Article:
Ada Police to Issue Vehicle Safety Report Cards - - No One Gets You Closer

Ada Police to Issue Vehicle Safety Report Cards

ADA, OK--Summer is a hot time for car thieves, as police say auto thefts and burglaries skyrocket every year. To combat the crime, one local police department has decided to start grading drivers on vehicle safety. The new program, however, might not get the response officers are hoping for.

Starting Wednesday, Ada police officers will begin handing out report cards for drivers. Whether you pass or fail will depend on a few things. Local drivers said they were shocked when they heard a grading system was coming to town.

"I know what I have in my car, I don't need a police officer to come tell me," said Ada resident Anthony Radosevich.

Ada officers say like every other summer,  they expect the number of car thefts to go up during the next few months.

"There's more people out day and night during the summer," said Officer Ariana Rice.

In an effort to battle those statistics and protect drivers, police are implementing a new pass or fail report card system.

"It's just awareness to know what's in your vehicle, where it's parked and to lock it," said Rice.

She says a bad grade won't bring a fine, and will depend on whether your door is locked or if you have  any valuables in plain sight.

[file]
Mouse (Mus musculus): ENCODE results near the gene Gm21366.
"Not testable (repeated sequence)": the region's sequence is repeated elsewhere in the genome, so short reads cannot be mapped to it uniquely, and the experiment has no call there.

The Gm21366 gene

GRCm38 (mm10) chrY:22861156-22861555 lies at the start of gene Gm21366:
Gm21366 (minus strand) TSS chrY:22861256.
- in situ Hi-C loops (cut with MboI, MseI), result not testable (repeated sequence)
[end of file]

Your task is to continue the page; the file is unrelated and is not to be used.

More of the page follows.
"Things we look for are backpacks, purses, cash coins left in the center console," said Rice.

Ada residents we talked to, however, said they think the program isn't worth the department's time. Many are worried that leaving bright pink failed report cards out in the open could actually attract car crooks.

"You know, that would have plenty of time for the thief to come in and say 'This one's failed, I don't even have to check to see if the doors are unlocked, the cops already did it for me!'" said Mike Rudd.

Radosevich said, "I just think this is going to be a really gray area where they can overstep their boundaries and violate mine."

Officer Rice wants drivers to know, however, that officers are not allowed to open doors. She says the entire safety check is done from observation. Some drivers told us they feel safer with the program in place.

"I feel safer when I know that somebody else is working to keep me safe," said Ada driver Kallo Hill.

The program is funded by a grant  for crime prevention. Drivers who receive a report card do not need to check in with police.